Al Khalifa claims rivalry from other states in the Gulf is not an issue. “Abu Dhabi was beneficial for us, in terms of growing the sport and culture,” he told me. “We’re still early to motor racing and we’re not competing yet. In fact we’re in the same boat, building this [racing] culture.”

Nevertheless, for last year’s 10th anniversary Bahrain responded to the increasing competition for a place on the F1 calendar by turning its event into a night race, an invigorating move for a less than inspiring circuit. “Sunday is a working day for us,” Al Khalifa reminded me. “People had finished work, kids were home from school and so there were a lot of win-wins. Culturally, as a people we do everything later in the day too.

“There were more people in the stands by far – this was the most successful race we’ve had, on all levels,” he added, in reference to the Lewis Hamilton and Nico Rosberg battle that would define their rivalry for the season.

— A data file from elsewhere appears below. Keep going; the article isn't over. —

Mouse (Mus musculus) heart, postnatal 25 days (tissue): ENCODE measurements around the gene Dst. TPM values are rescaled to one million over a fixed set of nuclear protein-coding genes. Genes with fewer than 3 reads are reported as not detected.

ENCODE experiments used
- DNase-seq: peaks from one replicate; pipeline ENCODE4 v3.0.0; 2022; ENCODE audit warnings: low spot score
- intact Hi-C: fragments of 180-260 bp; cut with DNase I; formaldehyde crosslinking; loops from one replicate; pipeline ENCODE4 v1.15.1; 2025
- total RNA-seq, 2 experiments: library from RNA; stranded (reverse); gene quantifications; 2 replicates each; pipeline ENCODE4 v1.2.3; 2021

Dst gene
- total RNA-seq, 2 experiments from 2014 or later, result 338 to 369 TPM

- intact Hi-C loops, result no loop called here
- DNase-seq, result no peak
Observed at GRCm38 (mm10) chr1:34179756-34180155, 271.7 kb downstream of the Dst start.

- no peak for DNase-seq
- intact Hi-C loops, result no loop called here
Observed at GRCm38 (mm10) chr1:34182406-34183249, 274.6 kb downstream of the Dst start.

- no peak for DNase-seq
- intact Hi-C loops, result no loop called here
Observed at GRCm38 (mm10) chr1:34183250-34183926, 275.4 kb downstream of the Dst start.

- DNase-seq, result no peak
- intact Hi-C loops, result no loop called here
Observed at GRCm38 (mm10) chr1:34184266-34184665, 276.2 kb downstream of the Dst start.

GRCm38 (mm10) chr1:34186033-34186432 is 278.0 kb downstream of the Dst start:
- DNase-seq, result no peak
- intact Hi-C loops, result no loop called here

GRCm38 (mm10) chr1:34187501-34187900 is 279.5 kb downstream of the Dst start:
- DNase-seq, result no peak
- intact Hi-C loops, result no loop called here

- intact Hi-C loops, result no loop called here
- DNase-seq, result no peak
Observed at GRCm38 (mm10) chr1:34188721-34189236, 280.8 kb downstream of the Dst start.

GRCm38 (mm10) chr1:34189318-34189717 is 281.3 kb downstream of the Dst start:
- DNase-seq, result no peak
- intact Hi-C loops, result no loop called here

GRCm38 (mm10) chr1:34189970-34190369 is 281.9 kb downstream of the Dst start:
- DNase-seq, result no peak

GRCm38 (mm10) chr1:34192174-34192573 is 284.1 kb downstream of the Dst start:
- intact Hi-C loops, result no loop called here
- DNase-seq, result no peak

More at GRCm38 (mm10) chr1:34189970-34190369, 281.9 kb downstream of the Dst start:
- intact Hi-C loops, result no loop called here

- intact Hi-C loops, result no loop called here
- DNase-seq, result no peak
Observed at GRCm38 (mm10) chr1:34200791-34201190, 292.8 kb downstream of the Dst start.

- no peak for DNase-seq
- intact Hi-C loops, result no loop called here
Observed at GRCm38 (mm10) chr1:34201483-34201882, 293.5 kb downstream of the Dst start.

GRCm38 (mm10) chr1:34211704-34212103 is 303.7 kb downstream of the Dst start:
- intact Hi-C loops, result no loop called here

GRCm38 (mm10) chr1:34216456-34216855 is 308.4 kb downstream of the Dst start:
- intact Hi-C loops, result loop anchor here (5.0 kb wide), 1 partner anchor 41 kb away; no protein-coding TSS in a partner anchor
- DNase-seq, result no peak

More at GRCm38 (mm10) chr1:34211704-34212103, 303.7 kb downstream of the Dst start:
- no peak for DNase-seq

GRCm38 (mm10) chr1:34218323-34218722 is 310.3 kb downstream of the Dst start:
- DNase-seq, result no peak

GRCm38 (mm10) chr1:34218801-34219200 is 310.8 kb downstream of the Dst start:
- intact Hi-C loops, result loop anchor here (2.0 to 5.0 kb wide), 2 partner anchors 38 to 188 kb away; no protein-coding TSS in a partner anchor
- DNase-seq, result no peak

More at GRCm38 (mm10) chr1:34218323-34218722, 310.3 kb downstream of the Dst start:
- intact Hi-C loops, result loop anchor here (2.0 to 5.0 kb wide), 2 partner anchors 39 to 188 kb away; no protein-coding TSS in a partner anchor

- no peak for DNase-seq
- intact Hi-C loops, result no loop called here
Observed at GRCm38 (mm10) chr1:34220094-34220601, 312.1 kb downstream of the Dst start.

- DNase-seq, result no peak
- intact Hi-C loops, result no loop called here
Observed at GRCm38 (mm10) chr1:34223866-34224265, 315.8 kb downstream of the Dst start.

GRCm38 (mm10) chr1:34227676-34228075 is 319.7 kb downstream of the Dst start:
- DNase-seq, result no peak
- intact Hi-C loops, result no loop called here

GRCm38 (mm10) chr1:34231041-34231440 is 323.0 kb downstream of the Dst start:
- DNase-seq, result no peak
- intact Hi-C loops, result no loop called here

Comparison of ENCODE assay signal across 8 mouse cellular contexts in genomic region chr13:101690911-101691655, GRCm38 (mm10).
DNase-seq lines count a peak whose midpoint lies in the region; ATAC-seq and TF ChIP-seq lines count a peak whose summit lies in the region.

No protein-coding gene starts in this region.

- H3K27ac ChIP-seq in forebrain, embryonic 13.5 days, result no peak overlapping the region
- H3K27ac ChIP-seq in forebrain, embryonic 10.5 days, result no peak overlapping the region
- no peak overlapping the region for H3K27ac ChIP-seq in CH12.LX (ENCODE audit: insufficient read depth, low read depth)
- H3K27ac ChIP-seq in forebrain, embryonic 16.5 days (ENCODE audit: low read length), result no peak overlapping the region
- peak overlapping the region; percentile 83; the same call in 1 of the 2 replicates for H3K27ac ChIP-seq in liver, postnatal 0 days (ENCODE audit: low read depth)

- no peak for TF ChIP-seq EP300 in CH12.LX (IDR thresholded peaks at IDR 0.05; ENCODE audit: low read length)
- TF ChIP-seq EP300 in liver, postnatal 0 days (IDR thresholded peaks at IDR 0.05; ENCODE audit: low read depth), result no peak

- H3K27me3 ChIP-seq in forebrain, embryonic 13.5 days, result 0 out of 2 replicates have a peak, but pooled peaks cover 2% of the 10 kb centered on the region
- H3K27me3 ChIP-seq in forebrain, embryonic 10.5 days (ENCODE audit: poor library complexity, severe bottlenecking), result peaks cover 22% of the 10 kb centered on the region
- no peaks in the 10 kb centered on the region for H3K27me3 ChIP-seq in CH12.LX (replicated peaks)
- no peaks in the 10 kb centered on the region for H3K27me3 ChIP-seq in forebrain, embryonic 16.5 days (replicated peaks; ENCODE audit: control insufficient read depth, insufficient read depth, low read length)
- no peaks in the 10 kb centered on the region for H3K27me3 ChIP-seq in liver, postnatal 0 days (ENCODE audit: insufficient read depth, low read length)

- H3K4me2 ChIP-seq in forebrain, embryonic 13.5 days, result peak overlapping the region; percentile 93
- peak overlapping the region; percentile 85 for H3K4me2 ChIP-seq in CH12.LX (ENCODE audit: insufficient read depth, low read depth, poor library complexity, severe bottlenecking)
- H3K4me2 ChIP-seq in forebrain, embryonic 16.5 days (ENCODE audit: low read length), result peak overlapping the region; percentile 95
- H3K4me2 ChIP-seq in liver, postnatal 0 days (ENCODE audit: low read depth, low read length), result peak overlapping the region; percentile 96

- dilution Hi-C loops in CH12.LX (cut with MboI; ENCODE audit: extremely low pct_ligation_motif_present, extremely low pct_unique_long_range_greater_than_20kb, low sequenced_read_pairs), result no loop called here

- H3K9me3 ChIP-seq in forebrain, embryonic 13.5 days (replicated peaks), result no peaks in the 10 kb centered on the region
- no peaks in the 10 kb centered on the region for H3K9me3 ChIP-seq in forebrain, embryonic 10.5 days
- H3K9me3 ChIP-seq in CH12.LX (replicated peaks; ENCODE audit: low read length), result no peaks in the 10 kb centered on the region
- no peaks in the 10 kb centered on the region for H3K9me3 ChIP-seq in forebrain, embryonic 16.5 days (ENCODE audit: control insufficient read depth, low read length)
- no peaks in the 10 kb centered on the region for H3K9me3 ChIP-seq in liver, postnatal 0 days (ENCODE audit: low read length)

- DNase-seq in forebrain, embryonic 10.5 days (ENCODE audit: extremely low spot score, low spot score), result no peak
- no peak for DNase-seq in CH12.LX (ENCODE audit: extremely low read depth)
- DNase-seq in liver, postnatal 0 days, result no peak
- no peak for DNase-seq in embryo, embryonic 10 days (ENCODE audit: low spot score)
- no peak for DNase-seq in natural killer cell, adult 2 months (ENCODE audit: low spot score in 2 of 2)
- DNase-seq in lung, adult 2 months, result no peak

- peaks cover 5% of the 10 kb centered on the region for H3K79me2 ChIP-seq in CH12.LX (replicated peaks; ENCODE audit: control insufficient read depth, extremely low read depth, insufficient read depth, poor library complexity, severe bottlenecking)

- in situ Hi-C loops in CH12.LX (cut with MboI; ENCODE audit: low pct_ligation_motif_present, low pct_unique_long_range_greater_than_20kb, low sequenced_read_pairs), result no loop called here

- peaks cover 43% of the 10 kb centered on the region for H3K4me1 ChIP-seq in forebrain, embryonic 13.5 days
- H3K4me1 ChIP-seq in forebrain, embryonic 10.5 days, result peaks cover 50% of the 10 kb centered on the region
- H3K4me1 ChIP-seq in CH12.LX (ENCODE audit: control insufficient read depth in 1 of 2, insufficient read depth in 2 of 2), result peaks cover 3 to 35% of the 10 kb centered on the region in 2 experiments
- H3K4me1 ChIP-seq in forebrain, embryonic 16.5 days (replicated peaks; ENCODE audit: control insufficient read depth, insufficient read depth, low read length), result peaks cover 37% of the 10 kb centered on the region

But despite the success of the GP, there’s more to the sport in Bahrain than F1. The World Endurance Championship is helping cement the racing culture Al Khalifa and his team crave, while a local racing scene is taking root. “It’s growing,” Al Khalifa said. “Our first bike racing championship began in December, from a group of enthusiasts who simply got their act together.

“It’s coming along, but it takes time. At such a milestone as 10 years you reflect. From the grass roots, for example, drag racing grew unbelievably in this time. Today we have cars running times comparable to those in the US. We do Monday drag nights, which are open to normal cars and average about 100 entries. It’s £10 to just come and run. Karting has been open for two or three years now, and we are starting to see a base of drivers coming through.”